Mike Tindall has confessed he is enjoying having a son after being "outnumbered" by females in his house over the last few years.
Zara, Tindall's wife and one of the Queen's granddaughters, gave birth to their son Lucas on 21 March, who arrived in their bathroom after she was unable to get to hospital in time to deliver there.
The couple already have two daughters, Mia and Lena, and Tindall admits he is pleased to have some male company at home.
Speaking to Good Morning Britain on Friday, he said: "It’s been a little bit of a rollercoaster of emotions in terms of highs and lows, but he’s been brilliant, to be fair.
"It’s nice to have a boy around to keep me company. The girls are outnumbering me ... so it’s nice to have Lucas around.
"He’s been so far - touch wood - great in terms of his sleeping and eating and doing everything that a five-week old does."
Tindall tells of his parents’ lockdown isolation to raise Parkinson’s awareness
Tindall shared on his podcast in March that baby number three had arrived and said Zara had to deliver him in their bathroom, as they realised they would not be able to get to the hospital in time.
But the former rugby player clarified the extent of his own role in the birth, saying he did not deliver his son - leaving that to the midwife and to Zara's longterm friend Dolly Maude, who is a maternity nurse.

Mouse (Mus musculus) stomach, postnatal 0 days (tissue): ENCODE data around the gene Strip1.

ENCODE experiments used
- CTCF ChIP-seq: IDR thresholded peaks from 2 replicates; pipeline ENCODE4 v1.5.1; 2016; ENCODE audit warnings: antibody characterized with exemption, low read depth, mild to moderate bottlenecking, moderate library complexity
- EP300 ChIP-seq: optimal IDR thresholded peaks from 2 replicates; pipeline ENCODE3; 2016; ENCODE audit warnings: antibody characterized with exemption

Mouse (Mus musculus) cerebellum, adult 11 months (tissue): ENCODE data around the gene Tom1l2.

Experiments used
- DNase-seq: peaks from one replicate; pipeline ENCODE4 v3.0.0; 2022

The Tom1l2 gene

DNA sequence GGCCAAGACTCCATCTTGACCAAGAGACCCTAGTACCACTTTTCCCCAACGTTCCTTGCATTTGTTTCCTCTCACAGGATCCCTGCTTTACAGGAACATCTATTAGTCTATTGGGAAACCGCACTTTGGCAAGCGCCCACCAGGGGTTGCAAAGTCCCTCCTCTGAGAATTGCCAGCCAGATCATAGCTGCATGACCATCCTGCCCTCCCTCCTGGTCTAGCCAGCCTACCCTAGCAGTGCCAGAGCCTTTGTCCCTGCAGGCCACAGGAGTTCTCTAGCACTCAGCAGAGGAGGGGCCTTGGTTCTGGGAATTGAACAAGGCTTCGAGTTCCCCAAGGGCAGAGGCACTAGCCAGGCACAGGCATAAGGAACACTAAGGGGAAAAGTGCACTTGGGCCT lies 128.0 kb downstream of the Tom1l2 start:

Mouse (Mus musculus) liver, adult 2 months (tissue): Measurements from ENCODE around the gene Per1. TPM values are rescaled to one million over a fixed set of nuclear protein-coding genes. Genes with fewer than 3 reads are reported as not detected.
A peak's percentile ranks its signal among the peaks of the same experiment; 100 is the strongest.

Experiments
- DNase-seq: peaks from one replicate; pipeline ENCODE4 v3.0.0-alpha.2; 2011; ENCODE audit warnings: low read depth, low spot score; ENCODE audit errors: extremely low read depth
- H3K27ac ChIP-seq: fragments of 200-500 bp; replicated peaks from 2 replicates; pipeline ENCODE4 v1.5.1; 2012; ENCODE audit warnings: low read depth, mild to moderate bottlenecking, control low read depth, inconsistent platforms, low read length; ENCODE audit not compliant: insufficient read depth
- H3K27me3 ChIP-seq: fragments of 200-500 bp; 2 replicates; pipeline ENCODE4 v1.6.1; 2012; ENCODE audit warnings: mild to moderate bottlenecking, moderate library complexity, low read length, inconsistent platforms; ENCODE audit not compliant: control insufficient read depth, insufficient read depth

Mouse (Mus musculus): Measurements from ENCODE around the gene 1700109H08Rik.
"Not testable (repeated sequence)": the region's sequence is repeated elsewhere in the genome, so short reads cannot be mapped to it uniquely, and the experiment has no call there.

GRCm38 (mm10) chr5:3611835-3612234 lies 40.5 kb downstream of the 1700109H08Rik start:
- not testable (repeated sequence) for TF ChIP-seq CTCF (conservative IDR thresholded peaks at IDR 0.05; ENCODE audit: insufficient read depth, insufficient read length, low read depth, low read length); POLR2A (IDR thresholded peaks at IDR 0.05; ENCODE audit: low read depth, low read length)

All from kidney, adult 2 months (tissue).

He said: "Fortunately the midwife got there in time so I didn’t have to go down to the area... the downside... the wrong end, I got to stay at the top end and be supportive.
"Sorry the 'business end' would have been a far better way of describing it!" He laughed. "It wasn't what we were expecting but Zara's best friend Dolly, who's a maternity nurse, was there and had the situation in control.
"And then the midwife arrived which made me breathe a sigh of relief that I could just be chatting to Zara and trying to get her through it."
The Tindalls were two of the mourners who were able to be present at the funeral of Prince Philip on 17 April, as the Queen ensured all of the Duke of Edinburgh's children and grandchildren were there.
However he said that they had to leave quickly, and were unable to share supportive contact with other family members after the service.
Tindall is seeking to raise awareness about Parkinson's, a disease his father, Philip, was diagnosed with in 2003.
His mother Linda is his father's primary carer, and Tindall recently shared how tough lockdown has been for her, with them both shielding as they were vulnerable.
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